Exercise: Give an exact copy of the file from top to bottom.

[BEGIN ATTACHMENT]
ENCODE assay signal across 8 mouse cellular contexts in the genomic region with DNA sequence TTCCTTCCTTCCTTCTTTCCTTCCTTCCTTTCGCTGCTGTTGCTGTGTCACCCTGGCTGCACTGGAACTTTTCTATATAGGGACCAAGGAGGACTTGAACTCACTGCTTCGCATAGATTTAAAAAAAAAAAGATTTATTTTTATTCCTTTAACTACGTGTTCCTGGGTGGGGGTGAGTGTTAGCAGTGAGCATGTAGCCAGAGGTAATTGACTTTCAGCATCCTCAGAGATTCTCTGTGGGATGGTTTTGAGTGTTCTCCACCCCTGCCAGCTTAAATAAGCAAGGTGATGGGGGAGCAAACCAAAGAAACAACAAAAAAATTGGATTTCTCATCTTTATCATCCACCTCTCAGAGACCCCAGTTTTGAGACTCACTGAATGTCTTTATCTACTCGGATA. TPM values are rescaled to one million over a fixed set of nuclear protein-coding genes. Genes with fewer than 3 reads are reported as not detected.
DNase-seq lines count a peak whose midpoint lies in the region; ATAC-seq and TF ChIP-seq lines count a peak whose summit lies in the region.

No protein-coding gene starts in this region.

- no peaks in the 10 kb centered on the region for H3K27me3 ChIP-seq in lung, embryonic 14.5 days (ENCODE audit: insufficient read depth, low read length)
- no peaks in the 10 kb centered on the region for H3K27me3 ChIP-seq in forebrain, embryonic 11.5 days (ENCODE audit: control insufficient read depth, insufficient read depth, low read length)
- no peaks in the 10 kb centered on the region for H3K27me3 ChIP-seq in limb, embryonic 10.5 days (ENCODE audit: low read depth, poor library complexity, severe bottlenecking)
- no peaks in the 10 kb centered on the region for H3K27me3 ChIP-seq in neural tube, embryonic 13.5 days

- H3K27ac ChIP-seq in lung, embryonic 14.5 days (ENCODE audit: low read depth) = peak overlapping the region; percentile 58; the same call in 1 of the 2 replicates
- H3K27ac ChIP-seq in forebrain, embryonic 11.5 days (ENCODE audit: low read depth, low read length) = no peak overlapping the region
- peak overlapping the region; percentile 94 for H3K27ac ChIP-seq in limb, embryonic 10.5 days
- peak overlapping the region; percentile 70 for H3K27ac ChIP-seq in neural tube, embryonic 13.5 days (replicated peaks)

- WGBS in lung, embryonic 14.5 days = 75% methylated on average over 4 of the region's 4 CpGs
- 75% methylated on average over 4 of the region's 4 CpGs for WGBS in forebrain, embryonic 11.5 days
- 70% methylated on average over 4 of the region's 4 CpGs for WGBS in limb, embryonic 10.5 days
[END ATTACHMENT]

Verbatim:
ENCODE assay signal across 8 mouse cellular contexts in the genomic region with DNA sequence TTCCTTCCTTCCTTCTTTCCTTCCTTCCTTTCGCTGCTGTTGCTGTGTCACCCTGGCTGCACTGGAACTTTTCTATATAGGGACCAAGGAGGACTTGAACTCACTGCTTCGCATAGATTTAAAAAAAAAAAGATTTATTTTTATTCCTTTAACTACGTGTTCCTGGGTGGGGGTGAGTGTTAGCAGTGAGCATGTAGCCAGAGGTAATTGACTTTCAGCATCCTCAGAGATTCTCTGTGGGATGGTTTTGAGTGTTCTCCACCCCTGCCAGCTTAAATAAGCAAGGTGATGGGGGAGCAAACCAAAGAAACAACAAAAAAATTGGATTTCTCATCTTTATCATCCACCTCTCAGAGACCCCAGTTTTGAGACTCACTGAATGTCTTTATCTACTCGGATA. TPM values are rescaled to one million over a fixed set of nuclear protein-coding genes. Genes with fewer than 3 reads are reported as not detected.
DNase-seq lines count a peak whose midpoint lies in the region; ATAC-seq and TF ChIP-seq lines count a peak whose summit lies in the region.

No protein-coding gene starts in this region.

- no peaks in the 10 kb centered on the region for H3K27me3 ChIP-seq in lung, embryonic 14.5 days (ENCODE audit: insufficient read depth, low read length)
- no peaks in the 10 kb centered on the region for H3K27me3 ChIP-seq in forebrain, embryonic 11.5 days (ENCODE audit: control insufficient read depth, insufficient read depth, low read length)
- no peaks in the 10 kb centered on the region for H3K27me3 ChIP-seq in limb, embryonic 10.5 days (ENCODE audit: low read depth, poor library complexity, severe bottlenecking)
- no peaks in the 10 kb centered on the region for H3K27me3 ChIP-seq in neural tube, embryonic 13.5 days

- H3K27ac ChIP-seq in lung, embryonic 14.5 days (ENCODE audit: low read depth) = peak overlapping the region; percentile 58; the same call in 1 of the 2 replicates
- H3K27ac ChIP-seq in forebrain, embryonic 11.5 days (ENCODE audit: low read depth, low read length) = no peak overlapping the region
- peak overlapping the region; percentile 94 for H3K27ac ChIP-seq in limb, embryonic 10.5 days
- peak overlapping the region; percentile 70 for H3K27ac ChIP-seq in neural tube, embryonic 13.5 days (replicated peaks)

- WGBS in lung, embryonic 14.5 days = 75% methylated on average over 4 of the region's 4 CpGs
- 75% methylated on average over 4 of the region's 4 CpGs for WGBS in forebrain, embryonic 11.5 days
- 70% methylated on average over 4 of the region's 4 CpGs for WGBS in limb, embryonic 10.5 days